News ID: 241281
Published: 1000 GMT April 12, 2019

NASA study uses twins to find out long-term effects of space travel

NASA study uses twins to find out long-term effects of space travel
Scott Kelly (R) and his twin brother Mark are both former NASA astronauts.

The question of whether humans can spend prolonged periods in space is closer to being answered.

NASA has revealed the results of a study involving twins, Sky News reported.

One of them spent almost a year in space, while the other stayed on Earth.

Scott Kelly, who spent 340 days on the International Space Station (ISS), experienced some changes but largely returned to normal after coming back to Earth.

His test results were compared to those of his identical twin brother Mark, who stayed on Earth.

NASA said the results will inform how to maintain the health of crews on future expeditions to the Moon and Mars.

Both brothers are retired NASA astronauts – and the agency's findings, published in the Science journal, showed Scott underwent "thousands and thousands of changes at the molecular and genetic level".

One significant finding was that Scott Kelly's telomeres, the protective ends of chromosomes, became longer – even though they usually shorten with age.

But it doesn't mean Kelly got younger while in space, as once back on Earth his telomeres mostly returned to pre-flight length, although he did have more short telomeres than before.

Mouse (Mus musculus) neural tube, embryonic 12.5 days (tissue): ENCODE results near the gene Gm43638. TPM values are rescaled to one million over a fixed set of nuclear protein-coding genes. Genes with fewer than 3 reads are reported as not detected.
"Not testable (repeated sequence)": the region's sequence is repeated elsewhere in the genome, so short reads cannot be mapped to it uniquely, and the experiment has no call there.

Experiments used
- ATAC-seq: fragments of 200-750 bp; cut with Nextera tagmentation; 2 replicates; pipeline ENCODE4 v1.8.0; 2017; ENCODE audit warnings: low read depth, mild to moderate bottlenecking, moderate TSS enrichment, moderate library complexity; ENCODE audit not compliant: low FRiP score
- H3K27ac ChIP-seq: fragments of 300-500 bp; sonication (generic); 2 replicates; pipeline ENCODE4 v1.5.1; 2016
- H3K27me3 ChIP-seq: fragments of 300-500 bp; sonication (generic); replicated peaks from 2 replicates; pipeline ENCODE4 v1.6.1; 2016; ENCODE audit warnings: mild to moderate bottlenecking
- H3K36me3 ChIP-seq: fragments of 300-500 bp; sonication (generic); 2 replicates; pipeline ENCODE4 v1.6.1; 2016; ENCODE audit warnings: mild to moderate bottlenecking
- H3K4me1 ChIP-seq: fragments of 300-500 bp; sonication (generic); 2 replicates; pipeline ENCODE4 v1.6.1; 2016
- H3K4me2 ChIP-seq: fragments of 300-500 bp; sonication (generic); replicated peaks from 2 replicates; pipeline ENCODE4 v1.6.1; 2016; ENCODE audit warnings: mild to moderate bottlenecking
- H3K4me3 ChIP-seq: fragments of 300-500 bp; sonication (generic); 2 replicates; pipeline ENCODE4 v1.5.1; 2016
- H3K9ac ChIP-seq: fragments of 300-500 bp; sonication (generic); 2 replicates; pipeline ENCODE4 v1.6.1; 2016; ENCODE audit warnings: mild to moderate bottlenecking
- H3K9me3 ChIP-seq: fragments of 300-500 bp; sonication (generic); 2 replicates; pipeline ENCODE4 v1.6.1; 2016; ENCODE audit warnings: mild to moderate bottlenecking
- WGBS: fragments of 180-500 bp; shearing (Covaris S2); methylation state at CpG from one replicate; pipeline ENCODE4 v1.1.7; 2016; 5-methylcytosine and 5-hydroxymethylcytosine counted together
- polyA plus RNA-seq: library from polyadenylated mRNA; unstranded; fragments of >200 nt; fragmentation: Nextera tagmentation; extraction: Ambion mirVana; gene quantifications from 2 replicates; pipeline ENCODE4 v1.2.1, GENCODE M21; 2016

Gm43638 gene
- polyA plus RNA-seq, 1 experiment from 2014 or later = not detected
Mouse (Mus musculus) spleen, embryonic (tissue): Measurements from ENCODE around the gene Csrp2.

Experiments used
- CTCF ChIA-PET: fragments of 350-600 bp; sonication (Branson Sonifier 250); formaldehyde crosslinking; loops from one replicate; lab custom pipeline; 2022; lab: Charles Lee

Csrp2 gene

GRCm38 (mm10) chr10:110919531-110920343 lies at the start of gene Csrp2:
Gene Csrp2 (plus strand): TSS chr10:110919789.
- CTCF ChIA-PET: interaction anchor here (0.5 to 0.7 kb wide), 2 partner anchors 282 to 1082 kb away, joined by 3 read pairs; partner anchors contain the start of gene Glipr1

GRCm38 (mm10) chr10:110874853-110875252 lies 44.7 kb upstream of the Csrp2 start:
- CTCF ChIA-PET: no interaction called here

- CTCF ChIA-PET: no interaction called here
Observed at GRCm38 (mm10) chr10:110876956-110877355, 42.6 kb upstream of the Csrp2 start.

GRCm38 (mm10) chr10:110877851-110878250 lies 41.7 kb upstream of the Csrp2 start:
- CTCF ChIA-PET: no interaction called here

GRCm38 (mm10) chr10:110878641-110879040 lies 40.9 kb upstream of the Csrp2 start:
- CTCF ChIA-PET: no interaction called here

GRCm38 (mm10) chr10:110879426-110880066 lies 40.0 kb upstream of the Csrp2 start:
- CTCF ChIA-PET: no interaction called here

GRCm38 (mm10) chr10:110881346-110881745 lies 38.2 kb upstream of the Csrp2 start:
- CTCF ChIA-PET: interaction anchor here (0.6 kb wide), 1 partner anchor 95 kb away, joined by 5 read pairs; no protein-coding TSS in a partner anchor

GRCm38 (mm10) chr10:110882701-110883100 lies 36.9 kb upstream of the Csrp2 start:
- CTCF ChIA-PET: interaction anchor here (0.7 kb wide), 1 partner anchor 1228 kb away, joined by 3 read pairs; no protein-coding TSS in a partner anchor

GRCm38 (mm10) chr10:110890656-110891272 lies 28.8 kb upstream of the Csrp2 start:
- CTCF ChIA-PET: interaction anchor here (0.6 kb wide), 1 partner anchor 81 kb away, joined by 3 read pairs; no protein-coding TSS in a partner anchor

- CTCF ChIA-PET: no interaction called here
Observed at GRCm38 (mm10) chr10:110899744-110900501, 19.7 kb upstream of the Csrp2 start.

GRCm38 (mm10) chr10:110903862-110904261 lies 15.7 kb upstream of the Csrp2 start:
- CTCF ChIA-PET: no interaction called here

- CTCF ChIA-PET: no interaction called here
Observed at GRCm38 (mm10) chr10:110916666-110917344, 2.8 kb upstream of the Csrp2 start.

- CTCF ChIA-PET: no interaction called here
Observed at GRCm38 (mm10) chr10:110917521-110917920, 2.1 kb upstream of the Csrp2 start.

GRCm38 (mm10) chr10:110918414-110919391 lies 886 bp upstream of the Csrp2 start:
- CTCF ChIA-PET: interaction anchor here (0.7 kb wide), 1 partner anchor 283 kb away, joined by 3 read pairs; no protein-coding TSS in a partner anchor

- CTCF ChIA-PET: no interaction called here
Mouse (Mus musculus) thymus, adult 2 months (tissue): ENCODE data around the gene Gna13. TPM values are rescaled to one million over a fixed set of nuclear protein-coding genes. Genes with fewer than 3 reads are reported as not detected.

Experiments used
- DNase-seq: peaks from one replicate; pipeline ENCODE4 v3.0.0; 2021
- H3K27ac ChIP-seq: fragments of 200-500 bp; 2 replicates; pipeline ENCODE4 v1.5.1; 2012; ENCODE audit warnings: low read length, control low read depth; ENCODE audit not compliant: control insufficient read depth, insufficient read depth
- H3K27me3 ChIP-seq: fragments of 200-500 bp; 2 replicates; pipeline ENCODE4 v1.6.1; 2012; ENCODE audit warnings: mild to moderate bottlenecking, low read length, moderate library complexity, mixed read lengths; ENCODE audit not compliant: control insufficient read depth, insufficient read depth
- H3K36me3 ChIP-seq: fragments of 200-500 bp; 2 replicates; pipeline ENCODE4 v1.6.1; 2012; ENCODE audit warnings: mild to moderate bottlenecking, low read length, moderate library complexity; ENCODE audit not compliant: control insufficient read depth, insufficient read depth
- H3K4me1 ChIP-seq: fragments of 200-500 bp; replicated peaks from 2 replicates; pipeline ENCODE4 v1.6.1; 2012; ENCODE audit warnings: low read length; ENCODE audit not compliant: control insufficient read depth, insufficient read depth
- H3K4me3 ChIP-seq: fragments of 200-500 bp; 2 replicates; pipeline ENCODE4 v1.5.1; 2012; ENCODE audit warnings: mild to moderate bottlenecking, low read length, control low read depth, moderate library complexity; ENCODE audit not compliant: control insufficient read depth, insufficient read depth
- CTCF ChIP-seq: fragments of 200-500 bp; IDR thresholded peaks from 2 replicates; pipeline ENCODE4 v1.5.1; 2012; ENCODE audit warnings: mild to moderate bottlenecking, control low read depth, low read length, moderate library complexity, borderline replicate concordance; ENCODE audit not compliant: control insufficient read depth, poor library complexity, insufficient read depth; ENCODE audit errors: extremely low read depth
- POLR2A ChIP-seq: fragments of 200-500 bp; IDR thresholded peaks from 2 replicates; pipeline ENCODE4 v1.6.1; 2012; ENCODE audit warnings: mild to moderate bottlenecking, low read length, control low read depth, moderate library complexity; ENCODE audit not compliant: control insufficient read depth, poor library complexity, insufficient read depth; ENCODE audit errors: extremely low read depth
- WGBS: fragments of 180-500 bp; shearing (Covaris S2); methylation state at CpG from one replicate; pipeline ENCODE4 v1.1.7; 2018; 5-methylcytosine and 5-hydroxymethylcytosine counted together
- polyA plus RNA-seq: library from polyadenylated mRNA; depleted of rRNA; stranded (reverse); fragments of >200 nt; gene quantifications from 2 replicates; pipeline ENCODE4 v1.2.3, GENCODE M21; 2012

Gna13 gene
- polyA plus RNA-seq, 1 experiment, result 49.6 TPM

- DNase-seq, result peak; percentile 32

Susan Bailey, a telomeres expert from Colorado State University said, "We were surprised."

Kelly's DNA wasn't mutated in space but the activity of many of his genes – how they switch on and off – did change, especially in the last half of the voyage, which ended in March 2016.

Geneticist Christopher Mason, who coauthored the study, said Scott's immune system genes were especially affected, as if it was put "almost on high alert as a way to try and understand this new environment".

Again, most gene expression returned to normal back home, but some of the immune-related genes were hyperactive six months later.

Scientists also noticed changes to the structure of Kelly's eye and a thickening of his retina as, like about 40 percent of astronauts, he experienced symptoms of "spaceflight-associated neuro-ocular syndrome."

It is thought this could be caused by fluids shifting in the absence of gravity.

He experienced some chromosomal instability that might reflect radiation exposure in space and a flu shot given in space worked as well as one on Earth.

Kelly scored well in cognitive tests in space but slowed down after his return, suggesting other things were competing for his attention.


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